« VorigeDoorgaan »
pass for a lady in the Trongate, among her mother to be present at the handthe best and the brawest, ony day. As ling. for the feuars and subfeuars of Gree- I said to him, considering what he nock, every body knows what a pith had suffered in his first voyage, that I of talent is in them, and how cleverly was surprised he would have ventured they can see through the crooks and on water again, especially as he had the crevices of all manner of difficul- his own carriage. But both he and ties. I need, therefore, only say, that Mrs Pringle declared that the tribulaour fellow-passenger had no small por- tion and extortioning of travelling by tion of the ability common among his land was as ill to abide as the sea-sicktownsfolk. I should remark by hands, ness, which I can well believe, for at that on the outside of the coach there every house, when we changed horses was a man from Port-Glasgow in the in coming from Glasgow in the stage-volunteering line, watching a bit box coach, there was the stage-driver begwith his cleeding, and hadding on by ging his optional ; to say nothing of the rail like grim death-what
he was what Mrs Pringle herself remarked going to do at Edinburgh, or whether concerning the visible comfort of such he was gawn o'er the seas or further, a steam-boat, where every thing was he kens best himself.
on a neat genteel fashion, and no sort of In the course of our journey to the commodity neglected. capital town of Scotland we met with I told her, however, that I was not no accident, but had a vast deal of very sure but from the boiler there might jocose conversation. Twice or thrice be a danger, when we were out on the Mrs Gorbals paukily tried to pick out ocean sea ; whereupon the Doctor, who, of me where I was going, and seemed in his first voyage to Glasgow, had gotan to jealouse that I was bound on a ma- insight of the method of enginery, took trimonial exploit; but I was no so kit- and showed me all how it worked, and tly as she thought, and could thole her how the boiler, when the steam was progs and jokes with the greatest plea- overly strong, had a natural way of its sance and composure, by which she was own of breaking the wind off its stosorely put to in her conjectures. mach, as he said, in his pawkie and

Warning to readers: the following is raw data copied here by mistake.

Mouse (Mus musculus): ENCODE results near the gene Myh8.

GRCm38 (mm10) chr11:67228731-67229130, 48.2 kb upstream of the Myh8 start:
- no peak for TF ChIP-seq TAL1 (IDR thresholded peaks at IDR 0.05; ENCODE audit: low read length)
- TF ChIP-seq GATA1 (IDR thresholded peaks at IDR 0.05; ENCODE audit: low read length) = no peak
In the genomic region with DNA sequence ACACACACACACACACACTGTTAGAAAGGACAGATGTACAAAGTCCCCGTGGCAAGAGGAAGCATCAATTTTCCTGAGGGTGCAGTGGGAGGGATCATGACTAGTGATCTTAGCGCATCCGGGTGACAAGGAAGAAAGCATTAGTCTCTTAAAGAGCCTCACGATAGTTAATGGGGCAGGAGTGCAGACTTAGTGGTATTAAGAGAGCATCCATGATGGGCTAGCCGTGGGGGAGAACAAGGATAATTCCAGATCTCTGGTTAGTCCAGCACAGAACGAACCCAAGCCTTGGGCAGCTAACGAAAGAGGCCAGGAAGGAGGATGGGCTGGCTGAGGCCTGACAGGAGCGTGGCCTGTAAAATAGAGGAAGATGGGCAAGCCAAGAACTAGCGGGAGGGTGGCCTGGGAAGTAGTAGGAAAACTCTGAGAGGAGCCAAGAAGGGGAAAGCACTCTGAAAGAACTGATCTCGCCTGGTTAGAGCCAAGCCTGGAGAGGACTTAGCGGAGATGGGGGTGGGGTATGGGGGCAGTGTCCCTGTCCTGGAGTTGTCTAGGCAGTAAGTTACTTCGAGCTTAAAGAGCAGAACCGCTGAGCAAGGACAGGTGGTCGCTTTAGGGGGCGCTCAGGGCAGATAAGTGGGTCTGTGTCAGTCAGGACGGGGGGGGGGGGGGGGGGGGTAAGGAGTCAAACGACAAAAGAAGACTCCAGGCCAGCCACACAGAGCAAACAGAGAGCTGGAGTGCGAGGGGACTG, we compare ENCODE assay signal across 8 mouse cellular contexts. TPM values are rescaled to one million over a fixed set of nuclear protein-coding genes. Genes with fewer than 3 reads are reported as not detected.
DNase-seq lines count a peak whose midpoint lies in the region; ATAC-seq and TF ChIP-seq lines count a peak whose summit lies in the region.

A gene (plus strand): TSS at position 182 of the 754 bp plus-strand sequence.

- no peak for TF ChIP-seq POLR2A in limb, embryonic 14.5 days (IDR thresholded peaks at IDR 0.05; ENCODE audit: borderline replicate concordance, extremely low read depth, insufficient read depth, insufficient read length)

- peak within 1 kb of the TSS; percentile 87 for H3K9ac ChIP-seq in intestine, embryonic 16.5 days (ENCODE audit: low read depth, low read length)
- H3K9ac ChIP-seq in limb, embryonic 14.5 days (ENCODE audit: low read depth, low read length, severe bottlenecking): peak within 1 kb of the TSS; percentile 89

As it was not my intent to stay any funny way, which was very diverting time in Edinburgh at the outgoing of to hear. I need not therefore say that I my jaunt, as soon as the coach stopped, was greatly delighted to find myself in I hired a porter from the Highlands, such good company as the Doctor and and he took my trunk on his shoulder, that clever woman his lady, who is and we walked both together on to surely a fine patron to wives through Leith. Luckily for me it was that I had out the whole west country, especially been so expeditious, for we reached in the shire of Ayr. the pier in the very nick of time, just Nothing could be more facetious when the new steam-boat, the City of than our voyage ; every body was just Edinburgh, was on the wing of depar- in the element of delight; the sea ture. So on board I steppit, where I rippled, and the vessel paddled, as if found a very jovial crew of passengers. she had been a glad and living thing, Among others, Doctor and Mrs Prin- and sailed along so sweetly, that both gle from Garnock, who were going up Dr Pringle and me thought that sureto London, as the reverend Doctor told ly the owners had some contrivance of me himself, on account of their daugh- a patent nature for creeshing the soles ter, Mrs Sahre, Miss Rachael that was, of her feet. being at the down-lying, and wishing
A JEANIE DEANS IN LOVE.
Among the passengers was a Mrs Mashlam, from the vicinity of Mineybole, whom I knew when formerly she was servan lass to Bailie Shuttle, before she gaed into Edinburgh. She was then a bonnie guileless lassie, just a prodigy of straight-forward simplicity, and of a sincerity of nature by common; indeed, it was all owing to her chaste and honest demeanour, that she got so well on in the world, as to be married to her most creditable gudeman, Mr Mashlam', who is not only of a bein circumstance, but come of a most respectable stock,
having cousins and connections far advanced among the genteelity in Edinburgh. He fell in with her on her return from her great adventure with the Duke of York at London, which made such a great noise throughout the West at the time, and which, but for her open-hearted innocency, would have left both cloors and dunkles in her character.
At the first I did not know Bell again, but she knew me, and made up to me, introducing her gudeman, and telling me that they were going up on a jaunt to London, because she had been for some time no in very good health, but chiefly to see the King crowned, the which, I have a notion, was the errand's end of most of us, notwithstanding what Doctor and Mrs Pringle said about their daughter's lying in. After some change of conversation, we sat down on stools on the deck,—a great convenience, and most pleasant in such fine weather as we had ; and on my speering at Mrs Mashlam anent her for. mer journey to London, of which I had heard but the far-off sough of rumour, shę blushed a thought in the face, and then said, “ Noo, that a's past, and my folly of teen love cured, I need na be ashamed to tell the particulars be. fore the face of the whole world, and the fifteen Lords. “ When I was servan with Captain MacConochy, Serjeant Lorie